The trick is to size and position the components properly for vehicle integration. Many things play into the overall fuel economy. One important factor is gearing the Urba Centurion had a final drive ratio of 3.89 and 4th gear overdrive of 0.84. By swapping gears one can easily increase cruise MPG as well as enhance low end acceleration. The Urba Centurion was limited by the Spitfire Transmission gear selection which was not very wide. However consider a full transmission swap such as a Tremec T5 and presto you have just gave yourself a world of gearing options as well as greater availability. The T5 has an overdrive available at .63 which would have made a good difference with the Urba Centurion. The rear differential of the Spitfires also had a 3.27 gear available. Swap that gear with the .63 overdrive of the T5 and MPG would have been much better even. Not to mention you could also have higher 1st and 2nd drive gears on the T5 for much better acceleration potential despite having a higher final drive ratio.

Look at the VW strategy for there 1L series of cars this is not much different really. VW uses there DSG tranny in there 1L series of cars. Proper gearing can have a big effect on MPG so this has to be chosen wisely.

While I am a big fan of the T5 for the Tigon prototype my thinking is going simple and even lighter than the T5. Despite the T5 being only 75lbs and having a virtually unlimited gearing selection and configuration, I decided to go with a simple CVT arrangement to start. The CVT I decided to go with is only 32lbs and has an acceptable gear spread for in town and freeway speeds. By hybridizing the Tigon you can do away with a gearbox altogether since you have the potential for electric reverse. The CVT can handle up to 60kw of power so more than enough for the Tigon design. 60kw puts us at 80hp which so far I have the Tigon at around 46hp combined. So there is still room there for experimentation such as adding a dual electric motor or turbocharging the diesel. Depending on how it works out or doesn't work out the T5 is an excellent backup choice. It is also a perfect choice for somebody down the road who would like to have the manual despite solid CVT performance. Some people just don't like the CVT and prefer a manual so why not be able to offer both as options. The T5 would also open the door for a Lemans style Tigon as they can routinely be built to withstand 500hp or more.

I would like to see the Tigon obtain a combined 100mpg. I don't know if its attainable but it is a great number to work toward and should keep me thinking hard.

Last edited by GreenHornet; 03-14-2013 at 11:12 AM.. Reason: Typos
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Old 03-14-2013, 11:42 AM   #28 (permalink)
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What have I been working on the past few days?

Mainly been cleaning up the front suspension pieces I will be keeping. The spindle, top & bottom wishbones, and anti roll bar (ARB) will be retained from the original GT6. Today I should be able to get some rust proofing primer on them. All of these parts will need new bushings and while I am at it I will most likely source all new bolts and nuts. The ARB itself was in good shape but everything else was shot so I will need a new overhaul kit for it. The overhaul kit is priced at $59.33 USD excluding shipping costs. This kit includes the end links, poly bushings, and all brackets nuts & bolts.

The shocks I am using are Spax while not the best in some peoples opinion they will more than get the job done and are ride and height adjustable. They have 28 stages of vehicle stiffness adjustment and are filled with krypton gas. Other options include GAZ and KONI shocks. GAZ being just a little less cost and KONI being the most expensive of the three.

These will be getting ordered up here real soon along with the rest of the front end parts. The majority of the stuff I am purchasing from outside the country mainly from Canley Classics and Rimmerbros so I will purchase them in bulk buys to save on shipping fees.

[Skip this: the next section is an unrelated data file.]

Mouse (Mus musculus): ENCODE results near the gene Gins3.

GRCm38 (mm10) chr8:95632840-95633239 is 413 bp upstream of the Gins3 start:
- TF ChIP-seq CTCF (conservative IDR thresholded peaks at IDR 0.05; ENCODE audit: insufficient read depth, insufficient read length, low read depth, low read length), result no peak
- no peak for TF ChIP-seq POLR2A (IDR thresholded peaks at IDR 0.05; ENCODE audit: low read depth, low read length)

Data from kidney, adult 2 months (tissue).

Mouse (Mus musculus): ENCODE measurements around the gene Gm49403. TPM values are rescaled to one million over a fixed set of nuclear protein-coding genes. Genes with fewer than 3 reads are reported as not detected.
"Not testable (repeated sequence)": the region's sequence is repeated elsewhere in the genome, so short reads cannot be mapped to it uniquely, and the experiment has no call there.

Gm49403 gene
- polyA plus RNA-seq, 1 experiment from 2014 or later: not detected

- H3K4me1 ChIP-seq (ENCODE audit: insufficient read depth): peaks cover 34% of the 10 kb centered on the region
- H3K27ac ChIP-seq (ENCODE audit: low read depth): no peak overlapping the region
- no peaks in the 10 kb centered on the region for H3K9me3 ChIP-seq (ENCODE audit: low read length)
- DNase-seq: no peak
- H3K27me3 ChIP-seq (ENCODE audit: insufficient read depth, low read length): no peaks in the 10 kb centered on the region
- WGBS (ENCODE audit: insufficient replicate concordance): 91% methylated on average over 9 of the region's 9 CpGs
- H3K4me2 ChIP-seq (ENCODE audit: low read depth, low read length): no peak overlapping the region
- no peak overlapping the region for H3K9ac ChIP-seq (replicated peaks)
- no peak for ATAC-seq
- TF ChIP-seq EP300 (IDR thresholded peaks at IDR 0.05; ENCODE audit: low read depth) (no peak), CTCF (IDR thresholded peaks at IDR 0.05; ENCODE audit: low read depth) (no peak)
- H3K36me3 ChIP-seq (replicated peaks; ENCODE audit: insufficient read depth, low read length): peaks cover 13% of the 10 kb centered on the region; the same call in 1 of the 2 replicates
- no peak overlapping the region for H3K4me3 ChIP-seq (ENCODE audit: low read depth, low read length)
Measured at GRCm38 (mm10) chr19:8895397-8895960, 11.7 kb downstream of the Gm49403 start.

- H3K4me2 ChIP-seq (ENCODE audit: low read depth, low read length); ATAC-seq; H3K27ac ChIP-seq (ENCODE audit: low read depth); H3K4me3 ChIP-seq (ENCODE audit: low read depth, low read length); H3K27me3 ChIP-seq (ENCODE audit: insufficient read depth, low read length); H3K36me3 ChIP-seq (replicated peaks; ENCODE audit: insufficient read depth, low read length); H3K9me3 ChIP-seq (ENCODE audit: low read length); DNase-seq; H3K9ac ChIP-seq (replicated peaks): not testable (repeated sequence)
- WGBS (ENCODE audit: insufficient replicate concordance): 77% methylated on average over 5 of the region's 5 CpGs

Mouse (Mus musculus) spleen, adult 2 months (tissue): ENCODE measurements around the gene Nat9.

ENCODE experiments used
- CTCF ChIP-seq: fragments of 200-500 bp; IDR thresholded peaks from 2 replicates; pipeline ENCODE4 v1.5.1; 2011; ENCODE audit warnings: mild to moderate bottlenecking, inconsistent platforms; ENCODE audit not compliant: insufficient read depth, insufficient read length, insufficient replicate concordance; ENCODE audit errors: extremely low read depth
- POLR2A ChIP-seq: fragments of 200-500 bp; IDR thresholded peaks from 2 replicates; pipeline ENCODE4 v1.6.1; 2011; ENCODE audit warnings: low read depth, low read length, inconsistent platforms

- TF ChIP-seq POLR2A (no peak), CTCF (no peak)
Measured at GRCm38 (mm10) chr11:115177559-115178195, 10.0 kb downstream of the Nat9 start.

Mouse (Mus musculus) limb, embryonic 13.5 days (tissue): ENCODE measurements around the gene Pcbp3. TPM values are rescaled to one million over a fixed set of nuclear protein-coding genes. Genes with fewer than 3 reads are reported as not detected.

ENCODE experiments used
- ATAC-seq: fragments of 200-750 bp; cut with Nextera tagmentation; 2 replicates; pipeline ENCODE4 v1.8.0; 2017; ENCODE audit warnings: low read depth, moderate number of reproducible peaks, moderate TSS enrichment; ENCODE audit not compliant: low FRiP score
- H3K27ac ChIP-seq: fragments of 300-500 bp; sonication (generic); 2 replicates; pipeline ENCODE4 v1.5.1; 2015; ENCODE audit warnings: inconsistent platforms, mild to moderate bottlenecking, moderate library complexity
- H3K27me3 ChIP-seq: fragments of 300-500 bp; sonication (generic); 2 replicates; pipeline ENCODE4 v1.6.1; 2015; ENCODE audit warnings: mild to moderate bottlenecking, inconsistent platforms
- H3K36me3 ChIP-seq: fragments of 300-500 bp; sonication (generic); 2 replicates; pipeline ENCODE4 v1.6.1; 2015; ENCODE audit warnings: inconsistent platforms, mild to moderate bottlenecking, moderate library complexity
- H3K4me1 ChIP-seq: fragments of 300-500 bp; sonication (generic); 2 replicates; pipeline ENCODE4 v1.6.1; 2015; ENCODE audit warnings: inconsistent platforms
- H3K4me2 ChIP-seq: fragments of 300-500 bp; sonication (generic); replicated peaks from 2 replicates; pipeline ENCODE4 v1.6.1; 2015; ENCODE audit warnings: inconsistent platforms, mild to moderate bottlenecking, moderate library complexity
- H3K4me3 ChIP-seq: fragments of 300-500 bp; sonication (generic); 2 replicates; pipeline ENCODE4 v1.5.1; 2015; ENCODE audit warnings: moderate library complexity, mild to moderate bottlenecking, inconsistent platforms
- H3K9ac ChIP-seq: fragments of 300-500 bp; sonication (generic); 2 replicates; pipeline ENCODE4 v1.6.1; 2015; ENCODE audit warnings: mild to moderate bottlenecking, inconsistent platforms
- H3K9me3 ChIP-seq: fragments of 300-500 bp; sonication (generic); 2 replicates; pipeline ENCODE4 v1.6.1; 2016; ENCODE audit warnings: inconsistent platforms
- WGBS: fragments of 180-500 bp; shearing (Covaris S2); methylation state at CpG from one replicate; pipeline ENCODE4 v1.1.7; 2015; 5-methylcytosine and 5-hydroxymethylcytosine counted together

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Old 03-14-2013, 03:16 PM   #29 (permalink)
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Hey Everyone,

I started exploring my steering options today and any possible worth while upgrades that I could possibly do with the Triumph GT6 and Spitfire stock systems.

I found some upgrades that I will definitely be purchasing that I thought I would share. All of these upgrades are direct replacement so no need for any extra fabrication work.

#1. Quick Rack Assembly $202.37 USD
#2. Alloy Solid rack mount kit $29.22 USD
#3. Solid Heavy Duty Steering Coupling $57.71 USD
#4. Steering wheel $233.00 USD

Now there has been another upgrade that I have been working on as well. This one would require some thought and custom fabrication work on my part. However this upgrade would be well worth the extra effort. I am talking about an Electronic Power Steering (EPS) Assisted System.

Why would I would consider this upgrade?

First of all the Triumph GT6 and Spitfires had manual steering and while they were pretty light cars steering at low speed and during parking situations could be tiresome and problematic. Most people these days are use to the power steering so going from that to a manual steering would be tough I think. So in my mind if I am taking the time to upgrade the suspension and braking to a modern level I most definitely should do that with the steering as well. luckily for me there is a very cost effective solution to this upgrade and that is the Vauxhall Corsa C. This is a pretty popular and common car over seas and as such has readily available EPS systems for purchase over the internet all day long for under $100.00 USD. You would also need a controller for the unit which can also be picked up over the internet for a low cost.

From my preliminary research I have found this to be a very popular addition to several different Triumph cars including the Spitfires. Many conversions have all ready been performed so there is quit a bit of info available on how to go about doing it so this is good. Every thing that I have read thus far points in the direction that this can and would most definitely work trouble free. So I will be purchasing these parts and starting the customization soon.

Another benefit to this is the ability to upgrade the steering column to an adjustable unit which was not offered on the GT6 cars.

Adding the EPS with the Quick rack Assembly will give the GT6 a modern performance and feel while enhancing the driving experience. Another positive point that can and should not be over looked is it will improve the safety factor by a few degrees as well. So at the end of the day we get a very affordable, modern, light, and safe steering system for the Tigon.
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Old 03-14-2013, 08:06 PM   #30 (permalink)
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At least you managed to get a solution which is gonna lead to a minimum impact over the fuel efficiency...